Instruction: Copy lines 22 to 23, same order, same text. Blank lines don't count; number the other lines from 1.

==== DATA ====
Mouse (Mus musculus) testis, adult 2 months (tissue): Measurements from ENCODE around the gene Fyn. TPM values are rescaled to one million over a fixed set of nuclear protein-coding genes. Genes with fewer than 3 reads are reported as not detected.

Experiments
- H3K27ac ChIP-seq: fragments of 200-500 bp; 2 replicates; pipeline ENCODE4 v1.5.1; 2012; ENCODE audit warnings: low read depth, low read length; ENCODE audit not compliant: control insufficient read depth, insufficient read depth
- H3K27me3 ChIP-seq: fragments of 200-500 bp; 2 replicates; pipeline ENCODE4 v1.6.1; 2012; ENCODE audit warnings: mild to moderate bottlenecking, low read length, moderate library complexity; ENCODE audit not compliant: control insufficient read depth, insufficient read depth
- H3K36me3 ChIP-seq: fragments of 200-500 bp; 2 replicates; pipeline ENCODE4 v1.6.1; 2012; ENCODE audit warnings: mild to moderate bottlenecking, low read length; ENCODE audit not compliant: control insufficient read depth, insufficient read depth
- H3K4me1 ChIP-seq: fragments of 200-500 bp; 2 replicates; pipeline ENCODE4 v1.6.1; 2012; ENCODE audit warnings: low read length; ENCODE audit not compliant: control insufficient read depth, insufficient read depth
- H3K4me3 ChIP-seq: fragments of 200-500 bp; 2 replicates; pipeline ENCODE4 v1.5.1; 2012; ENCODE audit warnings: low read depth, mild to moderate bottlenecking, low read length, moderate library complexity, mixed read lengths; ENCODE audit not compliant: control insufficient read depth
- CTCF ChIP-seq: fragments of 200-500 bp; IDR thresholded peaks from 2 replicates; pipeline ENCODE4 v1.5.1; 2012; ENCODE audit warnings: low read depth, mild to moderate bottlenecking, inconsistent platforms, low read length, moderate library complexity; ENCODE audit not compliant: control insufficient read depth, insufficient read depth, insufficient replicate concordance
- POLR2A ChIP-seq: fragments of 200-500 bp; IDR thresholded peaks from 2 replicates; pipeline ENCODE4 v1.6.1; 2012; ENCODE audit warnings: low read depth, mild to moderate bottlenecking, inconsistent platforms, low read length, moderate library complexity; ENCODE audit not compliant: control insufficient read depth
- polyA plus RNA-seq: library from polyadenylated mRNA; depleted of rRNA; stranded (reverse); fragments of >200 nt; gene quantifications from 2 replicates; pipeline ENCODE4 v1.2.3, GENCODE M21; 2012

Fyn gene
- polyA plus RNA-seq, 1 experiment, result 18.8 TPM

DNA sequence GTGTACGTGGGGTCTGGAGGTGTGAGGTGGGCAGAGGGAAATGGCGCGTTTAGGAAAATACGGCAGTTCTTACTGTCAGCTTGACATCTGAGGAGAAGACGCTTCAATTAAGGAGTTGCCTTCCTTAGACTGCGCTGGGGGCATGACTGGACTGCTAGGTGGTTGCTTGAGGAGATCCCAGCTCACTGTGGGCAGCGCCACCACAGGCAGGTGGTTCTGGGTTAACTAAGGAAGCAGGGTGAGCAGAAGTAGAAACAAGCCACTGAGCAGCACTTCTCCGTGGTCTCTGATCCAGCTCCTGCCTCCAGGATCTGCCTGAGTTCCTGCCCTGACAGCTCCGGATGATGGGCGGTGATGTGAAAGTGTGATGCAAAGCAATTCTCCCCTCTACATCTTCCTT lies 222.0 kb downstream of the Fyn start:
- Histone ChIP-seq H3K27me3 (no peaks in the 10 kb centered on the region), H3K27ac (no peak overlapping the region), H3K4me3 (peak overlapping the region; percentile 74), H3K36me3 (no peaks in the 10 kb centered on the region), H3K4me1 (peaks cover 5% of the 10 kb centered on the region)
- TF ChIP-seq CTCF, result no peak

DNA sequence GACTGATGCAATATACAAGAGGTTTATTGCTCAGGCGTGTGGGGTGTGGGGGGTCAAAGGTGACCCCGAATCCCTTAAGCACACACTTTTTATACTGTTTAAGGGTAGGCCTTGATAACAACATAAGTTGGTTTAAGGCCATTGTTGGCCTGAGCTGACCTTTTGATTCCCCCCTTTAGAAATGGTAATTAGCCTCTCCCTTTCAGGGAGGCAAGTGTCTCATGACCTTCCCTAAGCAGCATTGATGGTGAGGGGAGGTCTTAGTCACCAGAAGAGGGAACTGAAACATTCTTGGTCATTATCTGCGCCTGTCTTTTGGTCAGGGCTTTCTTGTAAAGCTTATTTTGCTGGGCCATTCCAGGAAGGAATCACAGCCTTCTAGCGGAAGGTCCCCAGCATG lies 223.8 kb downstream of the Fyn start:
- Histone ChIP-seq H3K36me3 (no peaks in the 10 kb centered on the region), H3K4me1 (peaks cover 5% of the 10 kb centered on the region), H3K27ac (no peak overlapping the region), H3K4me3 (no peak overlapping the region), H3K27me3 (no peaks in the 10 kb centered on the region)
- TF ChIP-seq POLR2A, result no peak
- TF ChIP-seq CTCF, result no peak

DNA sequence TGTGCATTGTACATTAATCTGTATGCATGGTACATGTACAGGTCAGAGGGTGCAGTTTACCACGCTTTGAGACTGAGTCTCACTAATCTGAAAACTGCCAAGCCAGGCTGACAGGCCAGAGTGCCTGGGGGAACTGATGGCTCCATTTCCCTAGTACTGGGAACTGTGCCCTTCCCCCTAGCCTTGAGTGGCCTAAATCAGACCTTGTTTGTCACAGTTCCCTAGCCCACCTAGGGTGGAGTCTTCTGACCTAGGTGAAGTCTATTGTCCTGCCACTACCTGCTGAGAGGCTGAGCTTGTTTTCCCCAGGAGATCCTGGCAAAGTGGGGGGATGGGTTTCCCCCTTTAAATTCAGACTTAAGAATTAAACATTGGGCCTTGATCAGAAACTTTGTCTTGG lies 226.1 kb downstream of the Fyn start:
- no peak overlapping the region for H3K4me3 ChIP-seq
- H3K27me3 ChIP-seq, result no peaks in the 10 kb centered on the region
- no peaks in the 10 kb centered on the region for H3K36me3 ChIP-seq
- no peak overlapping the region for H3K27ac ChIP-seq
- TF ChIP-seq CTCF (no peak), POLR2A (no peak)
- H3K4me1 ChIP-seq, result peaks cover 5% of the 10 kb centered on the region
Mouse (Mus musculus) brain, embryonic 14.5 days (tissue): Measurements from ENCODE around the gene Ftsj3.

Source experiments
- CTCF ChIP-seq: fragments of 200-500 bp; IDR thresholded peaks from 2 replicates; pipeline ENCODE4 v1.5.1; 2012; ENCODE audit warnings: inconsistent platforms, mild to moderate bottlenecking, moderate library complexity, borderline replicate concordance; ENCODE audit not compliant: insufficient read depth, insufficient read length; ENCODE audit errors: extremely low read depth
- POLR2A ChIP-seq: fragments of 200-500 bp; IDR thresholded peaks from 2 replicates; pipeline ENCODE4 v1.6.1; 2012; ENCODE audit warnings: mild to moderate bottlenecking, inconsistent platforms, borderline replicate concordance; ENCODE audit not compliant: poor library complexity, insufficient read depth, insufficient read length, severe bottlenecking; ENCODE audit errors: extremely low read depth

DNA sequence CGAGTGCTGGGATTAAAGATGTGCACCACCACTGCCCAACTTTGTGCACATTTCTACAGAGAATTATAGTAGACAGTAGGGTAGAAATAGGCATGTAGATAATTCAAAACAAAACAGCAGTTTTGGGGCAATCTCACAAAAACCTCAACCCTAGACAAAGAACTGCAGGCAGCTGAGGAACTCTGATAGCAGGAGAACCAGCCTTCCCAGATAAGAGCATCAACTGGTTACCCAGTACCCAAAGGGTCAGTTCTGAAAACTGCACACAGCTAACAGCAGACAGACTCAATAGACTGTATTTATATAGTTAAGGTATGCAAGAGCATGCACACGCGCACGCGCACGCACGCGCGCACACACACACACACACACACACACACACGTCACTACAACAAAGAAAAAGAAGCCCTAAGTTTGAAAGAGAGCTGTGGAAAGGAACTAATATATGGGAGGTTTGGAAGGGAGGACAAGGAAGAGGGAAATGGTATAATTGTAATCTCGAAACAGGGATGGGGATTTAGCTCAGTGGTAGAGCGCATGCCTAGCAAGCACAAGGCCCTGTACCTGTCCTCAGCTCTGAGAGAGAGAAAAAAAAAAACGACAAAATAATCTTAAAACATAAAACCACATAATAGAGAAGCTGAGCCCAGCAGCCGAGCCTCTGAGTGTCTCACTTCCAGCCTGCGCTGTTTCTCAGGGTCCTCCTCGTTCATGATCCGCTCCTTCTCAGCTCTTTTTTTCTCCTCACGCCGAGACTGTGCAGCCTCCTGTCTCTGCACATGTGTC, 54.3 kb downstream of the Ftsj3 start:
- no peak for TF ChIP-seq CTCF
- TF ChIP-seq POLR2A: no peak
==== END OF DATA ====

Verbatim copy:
- H3K27me3 ChIP-seq, result no peaks in the 10 kb centered on the region
- no peaks in the 10 kb centered on the region for H3K36me3 ChIP-seq